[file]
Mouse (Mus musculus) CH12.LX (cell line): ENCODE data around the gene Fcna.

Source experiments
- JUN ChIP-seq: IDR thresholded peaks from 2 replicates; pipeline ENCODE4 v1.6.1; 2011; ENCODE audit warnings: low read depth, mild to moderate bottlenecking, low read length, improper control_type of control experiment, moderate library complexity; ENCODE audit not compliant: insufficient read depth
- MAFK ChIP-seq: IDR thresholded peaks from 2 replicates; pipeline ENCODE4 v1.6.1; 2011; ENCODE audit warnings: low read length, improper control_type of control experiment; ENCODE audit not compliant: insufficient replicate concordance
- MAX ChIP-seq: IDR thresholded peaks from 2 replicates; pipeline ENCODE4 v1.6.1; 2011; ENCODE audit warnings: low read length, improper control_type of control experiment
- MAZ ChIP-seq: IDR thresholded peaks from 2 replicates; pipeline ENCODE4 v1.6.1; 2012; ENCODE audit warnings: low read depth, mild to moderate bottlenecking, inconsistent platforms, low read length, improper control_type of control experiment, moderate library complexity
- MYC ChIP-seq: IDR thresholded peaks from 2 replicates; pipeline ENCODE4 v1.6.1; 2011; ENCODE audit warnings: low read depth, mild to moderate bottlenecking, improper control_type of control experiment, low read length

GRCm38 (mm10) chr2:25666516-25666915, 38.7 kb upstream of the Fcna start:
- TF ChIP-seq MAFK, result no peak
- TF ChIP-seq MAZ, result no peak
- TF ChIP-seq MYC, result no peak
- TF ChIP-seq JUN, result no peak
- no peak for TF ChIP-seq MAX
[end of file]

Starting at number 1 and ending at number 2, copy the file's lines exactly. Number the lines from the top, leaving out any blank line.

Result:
Mouse (Mus musculus) CH12.LX (cell line): ENCODE data around the gene Fcna.

Source experiments